The Future is Then
It may be 2020, but a quick Google search for cyberpunk gives you the year 2077. Projekt Red’s dystopian RPG is surely one of the most anticipated games of the year.
It is especially riding the success of their previous game The Witcher 3 and the more general resurgence of cyberpunk in the cultural zeitgeist.
It should be little surprise that cyberpunk themes and aesthetics have seen such a large proliferation in video games. On a thematic level, with its preoccupation of virtual worlds, hard-boiled protagonists, and giant corporate armies, cyberpunk is the perfect genre for a game-setting.
On top of that, it has an easily recognisable aesthetic – perhaps too easily recognisable. When the trailer for Cyberpunk 2077 hit, William Gibson took to Twitter and described it as, “GTA skinned-over with a generic 80s retro-future, but hey, that’s just me.”
Gibson’s comment brings up an interesting question: what makes something cyberpunk? Can you have the aesthetic without the themes or the themes without the aesthetic? The same could be asked of any genre, but cyberpunk is so defined by its visual worldbuilding.
One only has to look at a single shot of Blade Runner to have a clear indication for the kind of world Deckard and the replicants inhabit. Yet, without its story and characters, the film would merely be a series of empty images, which is what Gibson accused the Cyberpunk 2077 cinematic trailer of.
Whether Gibson turns out to be correct or not about Cyberpunk 2077, his phrasing of “80s retro-future” is apt. Nostalgia is one of the modern driving forces of mass media, especially for the 80s. From Stranger Things to Blade Runner 2049, or the recycling of Star Wars by Disney, the past is very much present – for as long as it remains profitable.
Style and/or Substance
In her book On Photography, Susan Sontag wrote:
“Photographs are a way of imprisoning reality…One can’t possess reality, one can possess images–one can’t possess the present but one can possess the past.”
Although images from video games and movies cannot be said to be photographs in the traditional sense, they are still images that can be seen and shared. Fittingly, the dichotomy of cyberpunk now lies in it being a “retro-future”. It is imagining the future while channeling the recent past.
This is unlike many of the other “punk” subgenres, like the Fallout series’ 1950s post-apocalyptic raypunk, or the 1930s dieselpunk aesthetic in Bioshock’s underwater Rapture. While these styles capitalise on the aesthetics of their time period, they are presented as alternate histories. Cyberpunk settings are by definition set in a dystopian near-future.
Perhaps a reason for cyberpunk’s proliferation in our hyper-imaged digital world is due to its strong nostalgic aesthetic, but I think it goes deeper than that. Cyberpunk is relevant because it is concerned with the crossover between the physical and digital world.
As I discussed in my last blog post, cyberpunk’s emergence in the 1980s was due to a confluence of cultural and historical influence. Authors like William Gibson capitalised on that zeitgeist, while also coining some key terminology. As Zach Baron wrote in a 2014 GQ piece on Gibson:
“We have Neuromancer to thank for making ubiquitous the word cyberspace, which Gibson described as ‘a consensual hallucination’—still maybe the best description of whatever it is we now spend most of our days doing.”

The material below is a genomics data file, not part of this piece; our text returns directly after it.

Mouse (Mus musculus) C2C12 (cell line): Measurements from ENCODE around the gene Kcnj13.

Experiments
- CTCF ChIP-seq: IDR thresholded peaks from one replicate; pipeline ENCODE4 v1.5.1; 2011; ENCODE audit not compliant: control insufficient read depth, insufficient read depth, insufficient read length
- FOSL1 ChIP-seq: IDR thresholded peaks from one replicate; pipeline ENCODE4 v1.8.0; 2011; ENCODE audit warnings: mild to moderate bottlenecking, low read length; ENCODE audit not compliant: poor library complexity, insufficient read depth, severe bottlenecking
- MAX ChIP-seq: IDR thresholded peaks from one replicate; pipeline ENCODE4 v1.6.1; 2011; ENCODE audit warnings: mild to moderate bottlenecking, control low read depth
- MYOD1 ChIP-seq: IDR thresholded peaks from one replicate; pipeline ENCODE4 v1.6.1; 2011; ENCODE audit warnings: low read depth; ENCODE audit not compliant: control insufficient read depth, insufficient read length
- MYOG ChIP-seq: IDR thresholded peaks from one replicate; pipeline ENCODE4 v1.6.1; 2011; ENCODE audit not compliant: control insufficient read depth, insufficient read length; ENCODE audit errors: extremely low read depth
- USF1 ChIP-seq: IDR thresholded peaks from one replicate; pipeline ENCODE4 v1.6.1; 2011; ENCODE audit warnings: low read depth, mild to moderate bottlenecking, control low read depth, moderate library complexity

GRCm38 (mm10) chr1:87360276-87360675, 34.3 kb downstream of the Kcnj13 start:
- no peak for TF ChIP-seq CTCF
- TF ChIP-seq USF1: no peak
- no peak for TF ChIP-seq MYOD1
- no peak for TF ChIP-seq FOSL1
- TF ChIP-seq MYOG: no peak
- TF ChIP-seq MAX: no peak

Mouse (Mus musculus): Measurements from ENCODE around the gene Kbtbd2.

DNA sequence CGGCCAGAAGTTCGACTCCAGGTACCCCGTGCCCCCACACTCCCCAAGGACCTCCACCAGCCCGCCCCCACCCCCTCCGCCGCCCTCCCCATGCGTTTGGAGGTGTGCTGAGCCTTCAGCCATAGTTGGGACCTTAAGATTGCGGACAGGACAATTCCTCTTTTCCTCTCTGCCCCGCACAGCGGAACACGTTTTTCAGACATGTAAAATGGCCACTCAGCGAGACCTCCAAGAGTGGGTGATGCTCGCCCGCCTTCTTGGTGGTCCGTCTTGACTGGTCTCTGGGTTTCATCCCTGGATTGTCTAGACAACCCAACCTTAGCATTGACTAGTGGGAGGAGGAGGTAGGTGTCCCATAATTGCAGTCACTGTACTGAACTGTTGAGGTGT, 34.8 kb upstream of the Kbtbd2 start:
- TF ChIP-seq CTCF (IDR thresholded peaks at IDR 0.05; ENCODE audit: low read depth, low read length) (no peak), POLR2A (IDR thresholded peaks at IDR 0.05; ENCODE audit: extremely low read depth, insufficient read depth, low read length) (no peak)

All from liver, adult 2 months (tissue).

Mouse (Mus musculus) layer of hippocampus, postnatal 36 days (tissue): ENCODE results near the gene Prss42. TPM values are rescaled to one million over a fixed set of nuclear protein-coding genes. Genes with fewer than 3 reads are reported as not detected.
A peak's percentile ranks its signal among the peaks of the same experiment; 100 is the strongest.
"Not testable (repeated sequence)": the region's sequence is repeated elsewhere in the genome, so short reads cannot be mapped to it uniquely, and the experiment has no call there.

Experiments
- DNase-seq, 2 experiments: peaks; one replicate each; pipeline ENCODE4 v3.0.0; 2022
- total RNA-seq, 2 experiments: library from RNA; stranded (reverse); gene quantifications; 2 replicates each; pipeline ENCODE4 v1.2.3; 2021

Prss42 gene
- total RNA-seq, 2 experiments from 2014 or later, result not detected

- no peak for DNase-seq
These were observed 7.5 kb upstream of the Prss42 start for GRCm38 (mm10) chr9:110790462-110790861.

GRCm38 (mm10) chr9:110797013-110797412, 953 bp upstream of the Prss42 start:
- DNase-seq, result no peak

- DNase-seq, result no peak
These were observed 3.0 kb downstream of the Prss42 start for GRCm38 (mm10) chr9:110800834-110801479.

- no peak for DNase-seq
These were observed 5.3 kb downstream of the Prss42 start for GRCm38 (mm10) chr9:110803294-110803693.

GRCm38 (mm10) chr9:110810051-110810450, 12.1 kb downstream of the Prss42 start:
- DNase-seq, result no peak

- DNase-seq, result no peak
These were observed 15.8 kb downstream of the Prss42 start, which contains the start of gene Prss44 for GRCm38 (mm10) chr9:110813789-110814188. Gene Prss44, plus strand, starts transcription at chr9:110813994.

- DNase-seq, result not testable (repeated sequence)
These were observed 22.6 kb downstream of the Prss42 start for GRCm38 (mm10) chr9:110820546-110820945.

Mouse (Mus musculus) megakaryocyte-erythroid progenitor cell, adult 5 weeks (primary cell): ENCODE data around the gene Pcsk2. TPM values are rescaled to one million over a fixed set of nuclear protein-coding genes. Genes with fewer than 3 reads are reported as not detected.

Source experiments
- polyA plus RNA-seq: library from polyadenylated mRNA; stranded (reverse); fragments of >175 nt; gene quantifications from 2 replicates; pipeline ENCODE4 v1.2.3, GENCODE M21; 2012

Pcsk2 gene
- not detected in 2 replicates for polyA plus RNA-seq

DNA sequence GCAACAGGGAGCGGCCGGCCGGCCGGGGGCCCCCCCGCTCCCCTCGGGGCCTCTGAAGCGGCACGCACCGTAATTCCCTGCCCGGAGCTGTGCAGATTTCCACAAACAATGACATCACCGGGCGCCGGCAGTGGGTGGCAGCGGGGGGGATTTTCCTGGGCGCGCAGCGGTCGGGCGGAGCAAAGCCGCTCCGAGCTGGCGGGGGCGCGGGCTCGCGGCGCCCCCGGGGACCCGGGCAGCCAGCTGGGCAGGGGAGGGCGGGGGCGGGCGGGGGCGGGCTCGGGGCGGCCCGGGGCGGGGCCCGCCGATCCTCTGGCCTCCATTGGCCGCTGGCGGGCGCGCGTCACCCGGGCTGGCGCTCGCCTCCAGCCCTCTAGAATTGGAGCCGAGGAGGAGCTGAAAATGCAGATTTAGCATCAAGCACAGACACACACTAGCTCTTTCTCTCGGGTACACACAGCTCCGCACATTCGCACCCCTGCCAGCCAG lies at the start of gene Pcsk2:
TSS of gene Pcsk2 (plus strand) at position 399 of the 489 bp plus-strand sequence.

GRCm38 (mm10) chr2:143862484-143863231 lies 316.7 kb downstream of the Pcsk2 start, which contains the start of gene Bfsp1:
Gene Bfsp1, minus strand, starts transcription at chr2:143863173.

Baron’s assessment is apt. If there is one fundamental connection between the future imagined in Neuromancer and our own time now, it is this “consensual hallucination”. Gibson imagined it as a visual realm that users jacked into, for us it’s a portable screen that can communicate, entertain, and inform – at least in theory.
Without getting into a discussion about the current state of the Internet, with all its fake news and deepfakes, it is clear that rather than enlightening through information, the Internet’s sheer amount of data is having a distorting effect on society’s collective sense of reality.
This is altogether a different kind of simulation that is depicted in Neuromancer or The Matrix – one informed by language and image. Broadly, we do not need a simulated virtual reality in order for our sense of reality to get twisted.
Of course, cyberpunk is not concerned with technology used in good faith, more how it is exploited either in, or to create, a dystopian setting. This is the entire premise of Black Mirror, the main difference being the present day setting; the show explores the terrifying potential of technology now. It is entirely for this reason why Black Mirror is not cyberpunk – there may be some crossover themes, but it does not have the style.
It would be easy to pin cyberpunk’s resurgence solely on the same nostalgic factor that powers cultural giants like Star Wars or Ghostbusters. Certainly one can see Blade Runner 2049’s release as Hollywood capitalising on this “old made new” trend, due to it being a cultural touchstone with an iconic aesthetic. However, there may be more complex influences at play. Writing for marketing website Mediavision, Bridgest Hoepner states:
“In an age of such fast technological advancements, particularly in the way we communicate, the past is a safe haven of familiarity and comfort and we can readily find examples of nostalgic elements in our digital lifestyles.”
To put it more cynically, nostalgia on social media is a response to the alienation elicited by those very platforms. Cyberpunk is a genre which deals fundamentally with how alienation is driven by misused technology.
So, an image on social media depicting some neon-lit dystopian cityscape may have some nostalgic element as a piece of “retro-future”, but it still remains an aesthetic of alienation.